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U.S. Senator Martin Heinrich, D-N.M., sent a letter Wednesday to President Donald Trump raising concerns about potential cuts to airport security and Federal Law Enforcement Training Centers, particularly the FLETC in Artesia.

The Trump Administration is considering cuts to Transportation Security Administration (TSA) programs such as the “armed pilot” program based at FLETC-Artesia in order to fund its proposed border wall.

According to recent reports, a draft proposal, drawn up by the Office of Management and Budget would eliminate the FLETC Federal Flight Deck Officer training program and Visible Intermodal Prevention and Response (VIPR) teams, as well as cut grant funding for area law enforcement.

“In the face of international terrorism, it is critical that we make every effort to secure passenger aircraft, airports, train stations, and bus depots,” said Heinrich. “I am stunned President Trump would consider eliminating critical security programs in order to fund his southern border wall.”

While Trump’s proposal would cut funding to the Coast Guard, FEMA and other TSA projects, the Federal Flight Deck Officer program based in Artesia would be eliminated entirely.

That program was established in the wake of the Sept. 11 attacks to prepare pilots and flight crews for similar circumstances on aircraft. Under this program, hundreds of commercial pilots volunteer their time to be part of the nation’s first line of defense against terrorist acts.

The FLETC estimates approximately 800 pilots and flight crewmembers participate in this training program each year. In addition to the impacts on national security, eliminating the program would mean an estimated $20 million cut to funding for FLETC-Artesia, a significant hit to both the local and state economy.

The proposed plan would also eliminate the TSA’s Visible Intermodal Prevention and Response (VIPR) teams. TSA works with intelligence and law enforcement agencies to deploy VIPR teams based on threat levels and other security priorities. These teams consist of law enforcement officials, regulatory inspectors, explosives specialists, and, in some cases, screening personnel.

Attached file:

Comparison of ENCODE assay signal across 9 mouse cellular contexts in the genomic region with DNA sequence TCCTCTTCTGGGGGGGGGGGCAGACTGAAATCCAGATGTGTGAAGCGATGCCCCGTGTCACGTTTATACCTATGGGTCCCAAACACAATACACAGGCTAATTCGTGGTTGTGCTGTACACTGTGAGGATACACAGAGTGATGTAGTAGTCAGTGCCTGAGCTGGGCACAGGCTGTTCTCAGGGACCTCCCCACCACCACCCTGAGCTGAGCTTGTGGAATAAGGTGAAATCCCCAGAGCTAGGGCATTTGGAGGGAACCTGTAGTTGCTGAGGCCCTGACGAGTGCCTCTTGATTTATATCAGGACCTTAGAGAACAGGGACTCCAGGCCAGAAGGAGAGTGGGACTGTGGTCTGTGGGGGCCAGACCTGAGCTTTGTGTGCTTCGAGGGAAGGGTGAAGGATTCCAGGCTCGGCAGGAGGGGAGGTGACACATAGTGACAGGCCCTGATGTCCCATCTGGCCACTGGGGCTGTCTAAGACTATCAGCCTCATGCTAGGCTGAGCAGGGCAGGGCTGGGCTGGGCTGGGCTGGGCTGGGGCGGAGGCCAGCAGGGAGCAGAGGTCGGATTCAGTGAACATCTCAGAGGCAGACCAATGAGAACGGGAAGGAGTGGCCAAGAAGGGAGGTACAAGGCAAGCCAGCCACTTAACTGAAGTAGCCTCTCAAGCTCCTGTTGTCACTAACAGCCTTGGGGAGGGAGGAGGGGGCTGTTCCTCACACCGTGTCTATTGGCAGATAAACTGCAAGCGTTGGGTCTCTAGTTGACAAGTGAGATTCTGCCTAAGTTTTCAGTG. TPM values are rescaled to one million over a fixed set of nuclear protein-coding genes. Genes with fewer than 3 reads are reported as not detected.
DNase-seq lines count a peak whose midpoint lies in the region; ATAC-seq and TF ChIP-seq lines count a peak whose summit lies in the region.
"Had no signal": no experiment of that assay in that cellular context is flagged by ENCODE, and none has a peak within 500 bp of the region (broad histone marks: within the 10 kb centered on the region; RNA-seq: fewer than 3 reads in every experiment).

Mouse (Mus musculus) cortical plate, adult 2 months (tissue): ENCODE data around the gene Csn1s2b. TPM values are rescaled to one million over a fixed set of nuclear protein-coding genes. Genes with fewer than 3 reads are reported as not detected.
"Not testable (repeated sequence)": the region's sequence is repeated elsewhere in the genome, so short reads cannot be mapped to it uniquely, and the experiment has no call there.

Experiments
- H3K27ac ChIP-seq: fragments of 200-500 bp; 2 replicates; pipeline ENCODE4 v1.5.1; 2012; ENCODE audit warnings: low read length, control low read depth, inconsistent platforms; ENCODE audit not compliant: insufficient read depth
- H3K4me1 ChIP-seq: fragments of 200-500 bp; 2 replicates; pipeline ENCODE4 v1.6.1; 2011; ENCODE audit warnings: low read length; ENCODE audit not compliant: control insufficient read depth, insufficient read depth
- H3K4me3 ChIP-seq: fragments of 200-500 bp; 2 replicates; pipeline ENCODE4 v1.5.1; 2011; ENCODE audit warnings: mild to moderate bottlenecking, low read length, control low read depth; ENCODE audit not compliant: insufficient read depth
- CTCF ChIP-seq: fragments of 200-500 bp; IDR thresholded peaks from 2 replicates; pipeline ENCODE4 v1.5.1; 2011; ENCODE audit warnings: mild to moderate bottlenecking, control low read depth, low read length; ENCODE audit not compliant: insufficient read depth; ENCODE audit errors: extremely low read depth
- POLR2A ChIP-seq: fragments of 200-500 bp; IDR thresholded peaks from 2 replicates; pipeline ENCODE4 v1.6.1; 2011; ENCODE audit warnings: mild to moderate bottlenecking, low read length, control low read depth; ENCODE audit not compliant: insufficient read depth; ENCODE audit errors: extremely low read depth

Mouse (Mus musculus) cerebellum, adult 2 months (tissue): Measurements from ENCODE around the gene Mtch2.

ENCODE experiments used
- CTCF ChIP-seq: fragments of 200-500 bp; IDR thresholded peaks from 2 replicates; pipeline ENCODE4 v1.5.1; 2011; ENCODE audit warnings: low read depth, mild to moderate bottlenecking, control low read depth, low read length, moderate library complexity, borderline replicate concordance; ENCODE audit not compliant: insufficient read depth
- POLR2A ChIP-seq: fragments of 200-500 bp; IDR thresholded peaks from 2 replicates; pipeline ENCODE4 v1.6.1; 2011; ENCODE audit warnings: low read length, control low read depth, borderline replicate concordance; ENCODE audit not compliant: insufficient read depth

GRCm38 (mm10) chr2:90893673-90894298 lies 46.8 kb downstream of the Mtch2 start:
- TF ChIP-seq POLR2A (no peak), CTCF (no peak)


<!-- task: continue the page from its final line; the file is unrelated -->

Heinrich led an effort last year to expand the number of VIPR teams across the nation from 31 to as many as 60. In August at the Albuquerque International Sunport, he stressed the importance of VIPR teams that enhance the security presence in pre-screening airport areas and other transportation facilities, especially in non-secure, “soft” target areas at airports like check-in and baggage claim.

A copy of Heinrich’s letter to the president is included below.

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Dear President Trump,

I write to express my serious concerns regarding any consideration to eliminate critical Transportation Security Administration (TSA) programs that safeguard Americans while traveling. According to recent reports, a draft proposal, drawn up by the Office of Management and Budget (OMB), would eliminate the Federal Flight Deck Officer (FFDO) training program, the Visible Intermodal Prevention and Response (VIPR) teams, and cut essential grant funding for local law enforcement. In the face of international terrorism, it is critical that we make every effort to secure passenger aircraft, airports, train stations, and bus depots.

The Federal Law Enforcement Training Center (FLETC) in Artesia, New Mexico serves as the leading training site for the brave men and women who are our nation’s front line of defense against dangerous threats and terrorism. Over 500 dedicated FLETC staff in Artesia work hard every day to make sure that law enforcement agents from across the United States get the best quality training.

Since 2003, Artesia has been home to the Federal Flight Deck Officer program. This program was established in the wake of the September 11th attacks to prepare pilots and flight crews for similar attacks on aircraft. Under this program, hundreds of commercial pilots volunteer their time to become part of the nation’s first line of defense against terrorist acts. Our dedicated FLETC staff in Artesia work hard to make sure that pilots from across the United States get the best quality training and are well-equipped to respond to threats.

Furthermore, TSA works with our intelligence and law enforcement agencies to deploy VIPR teams, based on threat levels and other security priorities, which consist of law enforcement officials, regulatory inspectors, explosives specialists, and in some cases, screening personnel. TSA’s VIPR teams provide a full range of law enforcement and transportation security capabilities. Last year I led a group of senators in securing final passage of a provision to expand the number of VIPR teams from the current 31 to as many as 60, and to enhance the security presence in pre-screening airport areas and other transportation facilities, especially in non-secure “soft” target areas at airports like check-in and baggage claim areas.

I strongly urge you to reconsider any cuts to the Federal Flight Deck Officer Program, VIPR program, and local law enforcement grants. While we relentlessly target terrorists overseas, it’s critical that we maintain these additional safeguards. By retaining these safety programs, we will intelligently respond to threats.